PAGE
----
>>down, mostly in the liver.

    >
    >But nitrogen is the one atom that isn't (usually) part
    >of the other kinds of macronutrients. We're 4 billion
    >years evolved, and we're made of proteins, and we can't
    >make proteins from the atoms all around us in the air?
    >
    >That's like dying of thirst in the middle of the ocean.
    >


    Which gets back to the original assumption that not producing your own
    is somehow metabolically inefficient. If you're surrounded by water,
    it'd make little sense to evolve some ability to aborb necessary H2O
    from the vapor in the air. Likewise, if you're surrounded by
    easily-accessible protein sources, making your own is not
    metabolically efficent.

    Besides, cows are just so tasty.

    -----------
    Proton Soup

    "Thanks for noticing that I didn't actually say anything." - Mike Lane
     
  6. 00doc

    00doc Guest

    Blair P. Houghton wrote:
    > 00doc <[email protected]> wrote:
    >> Blair P. Houghton wrote:
    >>
    >>>
    >>> You know what I don't get?
    >>>
    >>> I don't get why we have to store nitrogen when air is
    >>> over
    >>> 70% it.

    >>
    >> We can't use the nitrogen in the air. In the air pairs of
    >> nitrogen atoms are tightly bound to each other and our
    >> bodies don't have a way to split them. That is usually
    >> done
    >> by bacteria living around the roots of plants.

    >
    > We have bacteria in us to help us digest our food; and
    > mitochondria are essentially bacterial symbiotes. No
    > reason
    > we couldn't have nitrogen-fixing bacteria somewhere in our
    > system.


    I don't know why it is not to our advantage to have them,
    but if it was we would because you are right, there is no
    reason why we can't.

    --
    00doc
     
  7. 00doc

    00doc Guest

    Blair P. Houghton wrote:
    > 00doc <[email protected]> wrote:
    >>
    >> Exersize reduces testosterone levels as well so I'm not
    >> really sure I would waste too much time looking at that
    >> and
    >> trying to figure out what it means.

    >
    > Same as the reduction in cholesterol levels: exercise
    > and/or post-exercise recovery (repair, restoration,
    > anabolism) consume them, and frequent, periodic exercise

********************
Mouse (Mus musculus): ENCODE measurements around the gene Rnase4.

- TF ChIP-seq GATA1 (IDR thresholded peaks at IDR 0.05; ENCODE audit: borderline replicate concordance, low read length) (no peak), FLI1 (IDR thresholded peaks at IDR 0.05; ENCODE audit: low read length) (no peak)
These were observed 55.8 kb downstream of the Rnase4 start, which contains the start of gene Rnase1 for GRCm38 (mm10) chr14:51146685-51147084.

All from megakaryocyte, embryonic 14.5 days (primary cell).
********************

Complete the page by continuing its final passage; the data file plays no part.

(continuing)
> keeps them below a true resting level.


    Testosterone is not consumed as it is used like some
    nutrient. It binds to a recptor and then is released from it
    unchanged.

    --
    00doc
     
  8. In misc.fitness.weights Blair P. Houghton <[email protected]> wrote:
    > JMW <[email protected]> wrote:
    >>Blair P. Houghton <[email protected]> wrote:
    >>>I don't get why we have to store nitrogen when air is over 70% it.

    >>
    >>Nitrogen balance doesn't have anything to do with absorbing nitrogen
    >>from the air.


    > Didn't say it did.


    >>It's a marker for oxidation of amino acids in protein
    >>turnover. When more nitrogen is lost (usually measured by excretion
    >>of urea) than is taken in from dietary protein, it signifies more
    >>deamination of amino acids; that signifies that protein breakdown is
    >>exceeding protein synthesis, and excess amino acids are being broken
    >>down, mostly in the liver.


    > But nitrogen is the one atom that isn't (usually) part
    > of the other kinds of macronutrients. We're 4 billion
    > years evolved, and we're made of proteins, and we can't
    > make proteins from the atoms all around us in the air?


    No.

    > That's like dying of thirst in the middle of the ocean.


    Exactly. As people often do. What's your point?

    --
    Chris Malcolm [email protected] +44 (0)131 651 3445 DoD #205
    IPAB, Informatics, JCMB, King's Buildings, Edinburgh, EH9 3JZ, UK
    [http://www.dai.ed.ac.uk/homes/cam/]
     
  9. Dr_Dickie

    Dr_Dickie Guest

    "Chris Malcolm" <[email protected]> wrote in message
    news:[email protected]
    > In misc.fitness.weights Blair P. Houghton <[email protected]> wrote:
    > > JMW <[email protected]> wrote:
    > >>Blair P. Houghton <[email protected]> wrote:
    > >>>I don't get why we have to store nitrogen when air is over 70% it.
    > >>
    > >>Nitrogen balance doesn't have anything to do with absorbing nitrogen